The courts, too, have tended to ignore the Rule of Law under the guise of ‘deference’. They endorse a minimalist notion of the Rule of Law whereby Parliament or the executive must simply act in accordance with the provisions of existing legislation, regardless of whether the legislation itself violates the Rule of Law. Where the courts have admitted that legislation violates the Rule of Law, like the Currency and Exchanges Act, they have refused to declare them unconstitutional, because, for some reason or another, the courts are unwilling to put two and two together, and understand that the Constitution provides for the co-equal supremacy of both the Constitution and the Rule of Law. It must, thus, follow that anything inconsistent with the Rule of Law is unlawful.
https://rationalstandard.com/nature-government-flaw-south-africa-constitution/

To give you a TL;DR, section 1 of the constitution implies that laws have to be written in a certain way to satisfy the criteria of the rule of law. In particular the laws are not allowed to be arbitrary or written in such a way that they will never be able to be fulfilled. Raising new taxes to fund the NHI, a project that the government's own trials say will completely fail, is simply arbitrary.

The evaluation was conducted from November 2017 to 2018 by private consultancy Genesis Analytics with support from PwC, the Centre for Health Policy at Wits University and Insight Actuaries and Consultants. But due to problems with data quality, it cannot be concluded that the NHI pilot projects, which cost more than R4bn over five years, improved each district’s overall health.
https://www.businesslive.co.za/bd/national/2019-07-28-nhi-pilot-projects-reveal-deep-problems/
 

Scooby_Doo

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Sep 4, 2005
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6,552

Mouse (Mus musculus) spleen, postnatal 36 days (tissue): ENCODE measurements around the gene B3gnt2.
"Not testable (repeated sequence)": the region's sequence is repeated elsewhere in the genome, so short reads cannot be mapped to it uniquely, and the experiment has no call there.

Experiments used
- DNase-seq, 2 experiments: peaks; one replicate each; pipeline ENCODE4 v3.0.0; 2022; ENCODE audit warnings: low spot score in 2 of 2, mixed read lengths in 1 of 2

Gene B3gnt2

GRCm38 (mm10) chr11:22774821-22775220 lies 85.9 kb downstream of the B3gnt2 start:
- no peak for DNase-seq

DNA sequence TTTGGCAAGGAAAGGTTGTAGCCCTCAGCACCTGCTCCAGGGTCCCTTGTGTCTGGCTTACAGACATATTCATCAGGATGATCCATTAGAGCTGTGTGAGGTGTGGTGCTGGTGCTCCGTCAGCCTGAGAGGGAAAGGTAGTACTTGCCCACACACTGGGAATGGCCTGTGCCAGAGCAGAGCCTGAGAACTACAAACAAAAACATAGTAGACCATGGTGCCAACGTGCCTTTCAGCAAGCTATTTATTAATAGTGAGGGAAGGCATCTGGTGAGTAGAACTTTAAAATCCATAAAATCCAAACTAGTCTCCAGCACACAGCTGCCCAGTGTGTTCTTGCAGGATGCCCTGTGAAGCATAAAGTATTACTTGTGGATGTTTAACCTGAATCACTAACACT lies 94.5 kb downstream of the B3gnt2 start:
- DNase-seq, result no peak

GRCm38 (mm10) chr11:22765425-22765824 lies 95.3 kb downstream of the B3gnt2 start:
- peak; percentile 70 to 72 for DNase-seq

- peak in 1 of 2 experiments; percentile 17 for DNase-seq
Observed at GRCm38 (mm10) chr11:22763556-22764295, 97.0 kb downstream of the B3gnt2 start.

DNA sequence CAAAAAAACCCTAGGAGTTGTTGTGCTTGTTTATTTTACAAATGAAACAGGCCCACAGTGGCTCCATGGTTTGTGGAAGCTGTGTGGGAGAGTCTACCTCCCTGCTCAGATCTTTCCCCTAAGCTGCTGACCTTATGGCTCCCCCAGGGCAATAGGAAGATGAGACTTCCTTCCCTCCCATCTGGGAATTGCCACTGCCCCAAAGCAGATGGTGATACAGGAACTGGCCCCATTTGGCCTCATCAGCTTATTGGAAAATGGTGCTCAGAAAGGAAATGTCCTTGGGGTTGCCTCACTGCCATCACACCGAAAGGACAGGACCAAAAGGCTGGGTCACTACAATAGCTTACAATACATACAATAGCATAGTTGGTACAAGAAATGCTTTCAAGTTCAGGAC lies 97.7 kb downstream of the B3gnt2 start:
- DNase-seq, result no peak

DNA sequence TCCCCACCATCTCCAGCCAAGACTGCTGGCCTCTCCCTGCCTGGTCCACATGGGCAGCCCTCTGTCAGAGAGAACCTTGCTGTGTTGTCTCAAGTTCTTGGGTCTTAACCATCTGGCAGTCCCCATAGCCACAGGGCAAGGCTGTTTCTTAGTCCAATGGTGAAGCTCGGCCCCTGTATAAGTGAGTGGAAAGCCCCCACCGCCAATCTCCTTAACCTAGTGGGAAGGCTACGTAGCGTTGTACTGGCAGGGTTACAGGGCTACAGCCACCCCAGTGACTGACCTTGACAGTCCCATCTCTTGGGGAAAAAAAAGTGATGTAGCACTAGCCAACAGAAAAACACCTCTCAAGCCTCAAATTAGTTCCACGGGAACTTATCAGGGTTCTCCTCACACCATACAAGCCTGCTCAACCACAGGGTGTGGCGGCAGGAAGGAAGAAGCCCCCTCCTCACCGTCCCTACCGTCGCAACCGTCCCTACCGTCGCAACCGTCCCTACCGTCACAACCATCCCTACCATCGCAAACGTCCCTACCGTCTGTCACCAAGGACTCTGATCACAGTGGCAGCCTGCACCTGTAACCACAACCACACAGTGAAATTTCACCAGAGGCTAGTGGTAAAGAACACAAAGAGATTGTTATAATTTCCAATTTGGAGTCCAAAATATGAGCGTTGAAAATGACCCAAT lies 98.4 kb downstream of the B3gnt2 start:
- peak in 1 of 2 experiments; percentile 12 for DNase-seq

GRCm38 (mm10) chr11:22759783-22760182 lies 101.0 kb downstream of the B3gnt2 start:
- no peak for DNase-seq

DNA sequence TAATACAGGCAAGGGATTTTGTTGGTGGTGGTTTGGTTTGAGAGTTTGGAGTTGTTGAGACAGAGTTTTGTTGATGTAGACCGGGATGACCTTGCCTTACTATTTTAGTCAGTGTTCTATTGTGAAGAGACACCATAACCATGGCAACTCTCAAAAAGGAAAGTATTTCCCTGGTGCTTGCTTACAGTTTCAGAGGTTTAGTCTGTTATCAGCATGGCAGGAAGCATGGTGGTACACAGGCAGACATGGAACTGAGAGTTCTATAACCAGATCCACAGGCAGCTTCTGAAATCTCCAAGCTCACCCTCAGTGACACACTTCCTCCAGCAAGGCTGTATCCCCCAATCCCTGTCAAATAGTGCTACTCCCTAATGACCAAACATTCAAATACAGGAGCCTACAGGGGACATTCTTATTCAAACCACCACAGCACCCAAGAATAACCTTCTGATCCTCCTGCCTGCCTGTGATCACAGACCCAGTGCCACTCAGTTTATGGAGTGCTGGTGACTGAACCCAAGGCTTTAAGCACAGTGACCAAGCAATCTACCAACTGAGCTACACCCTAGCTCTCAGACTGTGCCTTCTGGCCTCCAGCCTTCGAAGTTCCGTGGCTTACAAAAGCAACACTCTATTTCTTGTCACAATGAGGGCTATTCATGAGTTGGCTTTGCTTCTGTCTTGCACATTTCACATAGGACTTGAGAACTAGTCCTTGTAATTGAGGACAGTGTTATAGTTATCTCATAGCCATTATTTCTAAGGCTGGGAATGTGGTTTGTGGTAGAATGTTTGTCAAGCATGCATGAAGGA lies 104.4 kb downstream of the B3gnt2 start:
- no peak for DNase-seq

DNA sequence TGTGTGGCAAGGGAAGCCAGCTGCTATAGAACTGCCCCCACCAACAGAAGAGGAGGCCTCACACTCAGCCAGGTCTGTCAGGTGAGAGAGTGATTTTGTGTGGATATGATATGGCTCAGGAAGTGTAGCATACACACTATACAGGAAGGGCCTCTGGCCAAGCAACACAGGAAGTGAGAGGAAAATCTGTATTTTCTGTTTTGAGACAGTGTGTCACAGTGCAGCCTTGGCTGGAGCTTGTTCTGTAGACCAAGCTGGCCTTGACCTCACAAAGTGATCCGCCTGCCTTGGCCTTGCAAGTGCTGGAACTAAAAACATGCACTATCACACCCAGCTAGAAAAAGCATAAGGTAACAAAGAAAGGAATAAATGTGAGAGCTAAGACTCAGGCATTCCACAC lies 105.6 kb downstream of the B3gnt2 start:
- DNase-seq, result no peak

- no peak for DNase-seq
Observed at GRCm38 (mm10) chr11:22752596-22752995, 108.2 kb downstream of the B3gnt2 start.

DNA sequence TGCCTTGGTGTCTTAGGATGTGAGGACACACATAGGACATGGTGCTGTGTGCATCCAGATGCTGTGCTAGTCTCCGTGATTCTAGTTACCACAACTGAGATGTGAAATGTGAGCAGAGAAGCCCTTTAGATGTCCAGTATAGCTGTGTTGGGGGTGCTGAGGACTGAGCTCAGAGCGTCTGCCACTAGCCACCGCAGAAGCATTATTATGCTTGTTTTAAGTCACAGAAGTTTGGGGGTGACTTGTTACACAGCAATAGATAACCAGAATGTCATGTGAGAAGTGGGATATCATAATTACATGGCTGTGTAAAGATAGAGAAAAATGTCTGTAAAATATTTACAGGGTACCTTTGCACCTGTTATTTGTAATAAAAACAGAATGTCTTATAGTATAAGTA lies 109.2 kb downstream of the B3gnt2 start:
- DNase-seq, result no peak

You look at the constitution. Specifically section 1.


https://rationalstandard.com/nature-government-flaw-south-africa-constitution/

To give you a TL;DR, section 1 of the constitution implies that laws have to be written in a certain way to satisfy the criteria of the rule of law. In particular the laws are not allowed to be arbitrary or written in such a way that they will never be able to be fulfilled. Raising new taxes to fund the NHI, a project that the government's own trials say will completely fail, is simply arbitrary.


https://www.businesslive.co.za/bd/national/2019-07-28-nhi-pilot-projects-reveal-deep-problems/
But based on what you quoted, our courts will never strike anything down based on Rule of Law vs Rule by Law. So what difference does it make, ANC will just tax more.
 

konfab

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Jun 23, 2008
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But based on what you quoted, our courts will never strike anything down based on Rule of Law vs Rule by Law. So what difference does it make, ANC will just tax more.
That is because it hasn't really been challenged yet.

One of the things that has been happening recently is that because the ANC is starting to loose grip, civil society has been taking off. Outa for example was highly effective in shooting nails into the coffin of E-tolls. The scope of NHI and EWC are rallying a lot of these civil society organisations together.